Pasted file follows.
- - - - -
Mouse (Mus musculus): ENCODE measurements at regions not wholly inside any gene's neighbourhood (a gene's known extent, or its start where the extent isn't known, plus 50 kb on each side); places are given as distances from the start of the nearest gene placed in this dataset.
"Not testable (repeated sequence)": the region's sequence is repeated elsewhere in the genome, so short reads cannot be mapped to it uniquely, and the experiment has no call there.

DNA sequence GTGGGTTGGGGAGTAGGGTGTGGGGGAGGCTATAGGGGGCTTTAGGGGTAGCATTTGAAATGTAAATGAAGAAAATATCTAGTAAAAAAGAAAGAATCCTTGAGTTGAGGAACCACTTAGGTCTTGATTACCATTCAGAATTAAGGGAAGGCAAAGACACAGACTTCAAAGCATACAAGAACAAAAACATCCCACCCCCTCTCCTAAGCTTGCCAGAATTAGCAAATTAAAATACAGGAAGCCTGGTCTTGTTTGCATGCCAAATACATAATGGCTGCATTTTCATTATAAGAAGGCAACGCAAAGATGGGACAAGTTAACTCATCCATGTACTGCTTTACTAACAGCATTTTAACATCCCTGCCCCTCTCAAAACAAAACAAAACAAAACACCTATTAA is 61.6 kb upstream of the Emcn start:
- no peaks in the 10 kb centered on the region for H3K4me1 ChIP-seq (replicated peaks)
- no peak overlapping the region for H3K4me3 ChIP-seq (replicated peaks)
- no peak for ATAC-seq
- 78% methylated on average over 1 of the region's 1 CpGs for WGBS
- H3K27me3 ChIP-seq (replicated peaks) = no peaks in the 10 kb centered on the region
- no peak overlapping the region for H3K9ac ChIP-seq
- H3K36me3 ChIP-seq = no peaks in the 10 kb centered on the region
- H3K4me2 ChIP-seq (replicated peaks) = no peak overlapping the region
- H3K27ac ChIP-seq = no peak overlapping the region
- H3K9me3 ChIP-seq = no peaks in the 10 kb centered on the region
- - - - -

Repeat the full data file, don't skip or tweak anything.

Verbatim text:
Mouse (Mus musculus): ENCODE measurements at regions not wholly inside any gene's neighbourhood (a gene's known extent, or its start where the extent isn't known, plus 50 kb on each side); places are given as distances from the start of the nearest gene placed in this dataset.
"Not testable (repeated sequence)": the region's sequence is repeated elsewhere in the genome, so short reads cannot be mapped to it uniquely, and the experiment has no call there.

DNA sequence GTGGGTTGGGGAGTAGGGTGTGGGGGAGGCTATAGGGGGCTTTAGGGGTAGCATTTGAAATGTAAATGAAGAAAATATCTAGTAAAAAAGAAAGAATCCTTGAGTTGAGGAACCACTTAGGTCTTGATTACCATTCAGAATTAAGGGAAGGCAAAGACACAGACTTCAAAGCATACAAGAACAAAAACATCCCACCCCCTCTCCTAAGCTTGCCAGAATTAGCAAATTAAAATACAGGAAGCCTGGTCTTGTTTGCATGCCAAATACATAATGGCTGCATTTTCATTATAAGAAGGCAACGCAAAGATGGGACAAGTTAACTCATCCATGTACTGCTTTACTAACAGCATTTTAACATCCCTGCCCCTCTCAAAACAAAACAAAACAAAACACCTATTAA is 61.6 kb upstream of the Emcn start:
- no peaks in the 10 kb centered on the region for H3K4me1 ChIP-seq (replicated peaks)
- no peak overlapping the region for H3K4me3 ChIP-seq (replicated peaks)
- no peak for ATAC-seq
- 78% methylated on average over 1 of the region's 1 CpGs for WGBS
- H3K27me3 ChIP-seq (replicated peaks) = no peaks in the 10 kb centered on the region
- no peak overlapping the region for H3K9ac ChIP-seq
- H3K36me3 ChIP-seq = no peaks in the 10 kb centered on the region
- H3K4me2 ChIP-seq (replicated peaks) = no peak overlapping the region
- H3K27ac ChIP-seq = no peak overlapping the region
- H3K9me3 ChIP-seq = no peaks in the 10 kb centered on the region